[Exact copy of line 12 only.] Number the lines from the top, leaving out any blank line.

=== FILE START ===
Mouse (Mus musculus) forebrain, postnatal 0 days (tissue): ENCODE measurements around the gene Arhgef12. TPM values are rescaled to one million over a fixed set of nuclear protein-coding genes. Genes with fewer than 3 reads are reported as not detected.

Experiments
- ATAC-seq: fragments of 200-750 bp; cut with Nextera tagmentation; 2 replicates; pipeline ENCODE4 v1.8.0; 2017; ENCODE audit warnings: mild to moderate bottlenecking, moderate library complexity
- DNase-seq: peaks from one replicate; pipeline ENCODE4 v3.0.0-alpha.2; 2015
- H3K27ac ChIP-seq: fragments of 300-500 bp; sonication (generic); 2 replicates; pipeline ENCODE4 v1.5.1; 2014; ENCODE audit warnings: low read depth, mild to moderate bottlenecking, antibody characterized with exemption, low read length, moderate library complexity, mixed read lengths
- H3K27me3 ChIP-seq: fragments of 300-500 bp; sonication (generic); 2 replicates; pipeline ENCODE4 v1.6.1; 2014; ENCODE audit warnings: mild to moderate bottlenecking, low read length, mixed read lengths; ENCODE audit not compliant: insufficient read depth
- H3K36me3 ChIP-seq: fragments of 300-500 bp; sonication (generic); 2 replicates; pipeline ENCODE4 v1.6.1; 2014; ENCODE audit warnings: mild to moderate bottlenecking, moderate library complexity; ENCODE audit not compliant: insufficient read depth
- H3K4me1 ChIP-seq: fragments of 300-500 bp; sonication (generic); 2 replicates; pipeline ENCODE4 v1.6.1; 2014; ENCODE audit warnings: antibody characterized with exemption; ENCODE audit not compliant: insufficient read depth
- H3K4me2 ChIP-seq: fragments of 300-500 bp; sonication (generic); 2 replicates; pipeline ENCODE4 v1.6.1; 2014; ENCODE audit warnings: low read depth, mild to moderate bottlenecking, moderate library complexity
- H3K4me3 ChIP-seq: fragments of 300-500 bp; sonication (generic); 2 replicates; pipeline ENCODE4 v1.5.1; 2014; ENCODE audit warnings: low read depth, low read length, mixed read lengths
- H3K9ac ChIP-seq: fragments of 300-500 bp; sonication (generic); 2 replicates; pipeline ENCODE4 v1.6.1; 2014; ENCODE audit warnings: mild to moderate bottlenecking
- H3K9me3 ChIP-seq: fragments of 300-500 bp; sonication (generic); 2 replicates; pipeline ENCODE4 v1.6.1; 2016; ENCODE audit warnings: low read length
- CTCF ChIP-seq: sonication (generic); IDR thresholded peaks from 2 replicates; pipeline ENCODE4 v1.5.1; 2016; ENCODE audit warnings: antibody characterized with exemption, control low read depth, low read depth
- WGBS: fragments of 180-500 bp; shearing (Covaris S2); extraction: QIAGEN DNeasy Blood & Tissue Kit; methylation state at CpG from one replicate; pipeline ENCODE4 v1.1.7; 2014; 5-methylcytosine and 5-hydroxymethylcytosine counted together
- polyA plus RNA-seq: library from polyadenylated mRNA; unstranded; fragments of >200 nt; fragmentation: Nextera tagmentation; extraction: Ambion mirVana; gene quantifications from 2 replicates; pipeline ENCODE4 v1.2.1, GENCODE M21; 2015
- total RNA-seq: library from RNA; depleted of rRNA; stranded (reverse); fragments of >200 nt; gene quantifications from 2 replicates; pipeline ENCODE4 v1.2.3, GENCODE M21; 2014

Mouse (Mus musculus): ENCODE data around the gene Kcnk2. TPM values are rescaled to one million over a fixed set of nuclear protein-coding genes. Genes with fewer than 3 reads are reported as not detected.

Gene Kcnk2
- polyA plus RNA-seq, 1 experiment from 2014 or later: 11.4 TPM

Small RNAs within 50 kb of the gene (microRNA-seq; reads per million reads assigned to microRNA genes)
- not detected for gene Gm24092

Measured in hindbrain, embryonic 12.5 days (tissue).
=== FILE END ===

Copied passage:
- H3K9me3 ChIP-seq: fragments of 300-500 bp; sonication (generic); 2 replicates; pipeline ENCODE4 v1.6.1; 2016; ENCODE audit warnings: low read length